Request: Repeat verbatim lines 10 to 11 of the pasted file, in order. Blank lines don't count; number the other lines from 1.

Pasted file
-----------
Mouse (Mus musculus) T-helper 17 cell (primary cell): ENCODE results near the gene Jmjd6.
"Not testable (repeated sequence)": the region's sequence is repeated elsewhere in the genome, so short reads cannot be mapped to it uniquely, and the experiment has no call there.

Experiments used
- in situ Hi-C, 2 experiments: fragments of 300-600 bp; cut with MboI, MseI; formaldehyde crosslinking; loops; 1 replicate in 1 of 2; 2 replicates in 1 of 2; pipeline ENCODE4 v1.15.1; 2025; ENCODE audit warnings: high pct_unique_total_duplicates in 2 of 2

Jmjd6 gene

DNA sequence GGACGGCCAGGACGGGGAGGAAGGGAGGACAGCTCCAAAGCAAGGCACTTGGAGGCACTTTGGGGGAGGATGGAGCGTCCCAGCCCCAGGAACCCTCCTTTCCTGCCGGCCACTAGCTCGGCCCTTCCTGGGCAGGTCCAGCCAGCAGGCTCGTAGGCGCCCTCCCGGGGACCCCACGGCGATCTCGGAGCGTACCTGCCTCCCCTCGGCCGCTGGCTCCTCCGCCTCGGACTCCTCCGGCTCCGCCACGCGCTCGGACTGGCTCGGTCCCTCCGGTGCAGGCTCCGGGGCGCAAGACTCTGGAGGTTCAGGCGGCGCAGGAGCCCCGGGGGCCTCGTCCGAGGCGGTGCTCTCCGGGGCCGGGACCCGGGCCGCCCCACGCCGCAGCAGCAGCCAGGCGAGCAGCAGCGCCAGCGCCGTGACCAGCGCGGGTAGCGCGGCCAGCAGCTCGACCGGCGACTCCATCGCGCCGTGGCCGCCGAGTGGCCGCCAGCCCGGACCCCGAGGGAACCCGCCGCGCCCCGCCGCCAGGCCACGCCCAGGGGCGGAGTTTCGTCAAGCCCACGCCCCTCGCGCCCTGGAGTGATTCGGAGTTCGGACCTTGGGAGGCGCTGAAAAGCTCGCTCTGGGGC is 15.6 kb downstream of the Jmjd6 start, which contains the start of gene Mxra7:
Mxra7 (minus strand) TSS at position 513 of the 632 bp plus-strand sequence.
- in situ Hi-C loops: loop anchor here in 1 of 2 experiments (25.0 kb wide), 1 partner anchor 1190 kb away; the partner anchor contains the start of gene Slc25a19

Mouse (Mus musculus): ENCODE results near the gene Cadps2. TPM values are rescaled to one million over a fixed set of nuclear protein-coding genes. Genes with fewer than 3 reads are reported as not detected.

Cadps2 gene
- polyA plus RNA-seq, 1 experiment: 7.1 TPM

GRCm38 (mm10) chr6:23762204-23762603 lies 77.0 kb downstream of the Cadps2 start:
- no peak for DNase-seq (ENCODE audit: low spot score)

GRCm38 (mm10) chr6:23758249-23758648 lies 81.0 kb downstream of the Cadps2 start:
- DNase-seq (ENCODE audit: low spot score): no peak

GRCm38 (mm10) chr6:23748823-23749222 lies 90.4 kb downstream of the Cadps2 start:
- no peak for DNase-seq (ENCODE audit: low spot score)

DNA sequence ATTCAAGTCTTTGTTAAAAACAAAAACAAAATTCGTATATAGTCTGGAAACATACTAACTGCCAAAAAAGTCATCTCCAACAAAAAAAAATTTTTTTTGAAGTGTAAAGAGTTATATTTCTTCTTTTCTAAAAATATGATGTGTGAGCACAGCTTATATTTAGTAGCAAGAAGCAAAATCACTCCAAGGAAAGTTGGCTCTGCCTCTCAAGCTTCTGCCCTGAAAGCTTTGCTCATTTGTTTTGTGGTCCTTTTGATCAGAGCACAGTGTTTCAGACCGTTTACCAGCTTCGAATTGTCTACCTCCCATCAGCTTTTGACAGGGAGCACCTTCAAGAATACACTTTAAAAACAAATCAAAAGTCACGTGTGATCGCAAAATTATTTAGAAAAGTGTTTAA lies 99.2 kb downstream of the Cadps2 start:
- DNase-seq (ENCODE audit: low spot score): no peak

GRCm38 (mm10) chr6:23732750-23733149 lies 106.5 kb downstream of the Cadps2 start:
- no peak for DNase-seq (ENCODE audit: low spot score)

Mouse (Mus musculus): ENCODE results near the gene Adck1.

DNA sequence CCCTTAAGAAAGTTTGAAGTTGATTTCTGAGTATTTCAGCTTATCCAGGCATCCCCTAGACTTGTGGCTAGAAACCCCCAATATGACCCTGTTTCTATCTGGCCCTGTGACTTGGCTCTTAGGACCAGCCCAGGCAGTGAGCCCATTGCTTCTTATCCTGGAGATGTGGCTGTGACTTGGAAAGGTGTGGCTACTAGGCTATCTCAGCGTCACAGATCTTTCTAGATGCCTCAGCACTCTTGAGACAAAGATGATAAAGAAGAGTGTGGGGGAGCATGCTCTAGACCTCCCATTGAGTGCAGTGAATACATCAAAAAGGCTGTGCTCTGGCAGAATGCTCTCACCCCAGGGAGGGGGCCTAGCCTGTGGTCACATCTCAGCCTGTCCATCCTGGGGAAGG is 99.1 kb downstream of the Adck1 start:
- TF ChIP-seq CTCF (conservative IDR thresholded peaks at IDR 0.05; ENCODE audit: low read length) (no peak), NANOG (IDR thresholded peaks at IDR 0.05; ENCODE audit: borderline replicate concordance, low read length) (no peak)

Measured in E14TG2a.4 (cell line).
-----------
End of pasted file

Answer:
Cadps2 gene
- polyA plus RNA-seq, 1 experiment: 7.1 TPM